Soil and Bed Preparation for Growing Dahlias

Page 9

5. Dahlias prefer soil that has a pH of 6.50

The pH Level: Acid or Alkaline

Acidity and alkalinity are measured on the pH scale. This scale runs from 0 (pure acid) to 14 (pure lye). The neutral point is 7--neither acid or alkaline. The scale is geometric not linear. That is from pH 7 the amount of acidity or alkalinity increases in geometric progression. For example, pH 5 is ten times more acid than pH 6 and pH 4 is 100 times more acid than pH 6 and so on. Similarly, pH 9 is ten times more alkaline than pH 8 and pH 10 is 100 times more alkaline than pH 8. Since few plants will survive in soil more acid than pH 4 or more alkaline than pH 8, pH 4 to pH 8 is the range that concerns most of us as gardeners. As mentioned earlier, dahlias prefer a pH of 6.5 as do most plants.

A word of caution: whether the lowering or raising the pH, there is always the danger of doing to much. Use only as much adjusting material as is needed based on reliable soil tests.

What can be done to lower the pH?

Add chemicals that lower the pH.

  • Sulfur -- Over a period of 4 to 6 months in the soil, sulfur turns to sulfuric acid lowering the pH. In sandy soils, 8 pounds of sulfur per 1,000 square feet will lower the pH by about one point. In heavy soils (clay/loam and clay) 25 pounds per 1,000 square feet is needed to lower the pH by one point. However, since the pH scale is geometric it would take more sulfur to move the pH from 8.5 to 7.5 than from 7.5 to 6.5 in any soil.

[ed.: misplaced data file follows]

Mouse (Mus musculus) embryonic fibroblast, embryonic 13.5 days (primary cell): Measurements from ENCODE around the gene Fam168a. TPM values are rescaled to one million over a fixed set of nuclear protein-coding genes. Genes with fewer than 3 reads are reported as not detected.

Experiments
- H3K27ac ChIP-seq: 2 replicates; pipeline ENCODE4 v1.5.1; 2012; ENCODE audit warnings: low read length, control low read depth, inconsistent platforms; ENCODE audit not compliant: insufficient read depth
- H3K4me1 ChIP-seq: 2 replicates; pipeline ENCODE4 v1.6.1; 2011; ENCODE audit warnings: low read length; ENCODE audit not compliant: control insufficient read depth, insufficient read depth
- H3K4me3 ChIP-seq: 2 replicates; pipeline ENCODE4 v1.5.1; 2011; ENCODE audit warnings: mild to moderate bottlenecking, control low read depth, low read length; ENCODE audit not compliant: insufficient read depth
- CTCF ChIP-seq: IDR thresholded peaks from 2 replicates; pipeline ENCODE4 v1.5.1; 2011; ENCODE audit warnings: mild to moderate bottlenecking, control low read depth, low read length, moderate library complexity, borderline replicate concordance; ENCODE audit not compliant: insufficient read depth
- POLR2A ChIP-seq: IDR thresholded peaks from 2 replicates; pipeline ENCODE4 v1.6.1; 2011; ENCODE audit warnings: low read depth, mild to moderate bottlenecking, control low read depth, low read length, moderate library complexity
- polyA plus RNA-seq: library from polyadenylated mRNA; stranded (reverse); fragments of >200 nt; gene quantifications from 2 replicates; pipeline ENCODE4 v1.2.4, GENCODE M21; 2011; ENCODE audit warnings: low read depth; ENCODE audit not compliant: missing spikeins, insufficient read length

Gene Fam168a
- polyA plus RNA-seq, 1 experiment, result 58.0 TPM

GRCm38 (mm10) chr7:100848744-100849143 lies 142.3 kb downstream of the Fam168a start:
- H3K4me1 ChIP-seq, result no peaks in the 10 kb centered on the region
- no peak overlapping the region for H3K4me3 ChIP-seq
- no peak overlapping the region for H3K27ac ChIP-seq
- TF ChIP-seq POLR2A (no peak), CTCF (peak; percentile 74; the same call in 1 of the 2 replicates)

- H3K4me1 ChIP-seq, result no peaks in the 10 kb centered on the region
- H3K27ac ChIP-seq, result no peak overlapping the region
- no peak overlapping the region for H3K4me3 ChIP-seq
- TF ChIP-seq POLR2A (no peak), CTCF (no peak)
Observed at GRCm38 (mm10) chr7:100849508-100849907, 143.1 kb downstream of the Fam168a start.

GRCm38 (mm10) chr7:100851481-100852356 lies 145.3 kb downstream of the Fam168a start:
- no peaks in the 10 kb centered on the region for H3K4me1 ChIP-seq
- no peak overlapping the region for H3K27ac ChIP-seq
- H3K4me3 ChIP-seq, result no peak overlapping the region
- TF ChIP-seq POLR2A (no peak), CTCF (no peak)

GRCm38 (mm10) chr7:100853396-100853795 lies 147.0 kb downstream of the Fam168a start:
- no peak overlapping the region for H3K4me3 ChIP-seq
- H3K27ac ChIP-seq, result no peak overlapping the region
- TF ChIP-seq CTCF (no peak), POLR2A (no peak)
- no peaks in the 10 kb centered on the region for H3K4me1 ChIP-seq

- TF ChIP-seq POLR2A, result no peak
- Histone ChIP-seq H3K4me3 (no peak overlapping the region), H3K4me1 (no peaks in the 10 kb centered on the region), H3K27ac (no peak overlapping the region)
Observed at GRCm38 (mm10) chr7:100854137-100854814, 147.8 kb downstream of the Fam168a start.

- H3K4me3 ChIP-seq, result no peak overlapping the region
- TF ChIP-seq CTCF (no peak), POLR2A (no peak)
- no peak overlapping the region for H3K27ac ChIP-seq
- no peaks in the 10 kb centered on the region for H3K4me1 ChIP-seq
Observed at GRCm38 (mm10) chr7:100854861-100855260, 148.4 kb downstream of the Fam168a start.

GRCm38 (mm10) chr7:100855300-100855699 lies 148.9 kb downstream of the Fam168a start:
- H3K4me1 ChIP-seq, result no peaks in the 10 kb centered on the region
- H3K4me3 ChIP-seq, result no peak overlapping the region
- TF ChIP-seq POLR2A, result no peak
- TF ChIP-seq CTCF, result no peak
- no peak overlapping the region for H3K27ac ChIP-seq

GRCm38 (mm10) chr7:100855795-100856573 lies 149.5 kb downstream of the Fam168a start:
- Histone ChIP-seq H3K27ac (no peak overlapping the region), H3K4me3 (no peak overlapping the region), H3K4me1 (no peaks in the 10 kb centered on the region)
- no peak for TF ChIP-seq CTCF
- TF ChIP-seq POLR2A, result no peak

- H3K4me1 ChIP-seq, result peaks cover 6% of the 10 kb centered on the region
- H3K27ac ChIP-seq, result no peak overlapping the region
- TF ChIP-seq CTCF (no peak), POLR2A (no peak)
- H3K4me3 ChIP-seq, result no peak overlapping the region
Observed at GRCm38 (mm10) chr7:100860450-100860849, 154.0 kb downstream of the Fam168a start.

Note: In very alkaline heavy clay soils sulfur is said to produce gypsum as a by product. For this reason, some say that sulfur should not be used to lower the pH of very heavy clays. Others disagree. All written materials that I have reviewed advise its use. I have used it very conservatively for several years with no observed ill effects.
  • Aluminum Sulfate -- Aluminum sulfate lowers the pH very effectively. So far, I have not heard of any bad side effects. However, it is expensive and only practical for small plots. The directions are typically on the bag.

Sulfur 90%


Aluminum Sulfate

  • Commercially prepared soil acidifiers -- Companies prepare mixtures of sulfur, iron, and other chemicals specifically for reducing the pH of garden soils. They are effective but very expensive except when used on very small plots.


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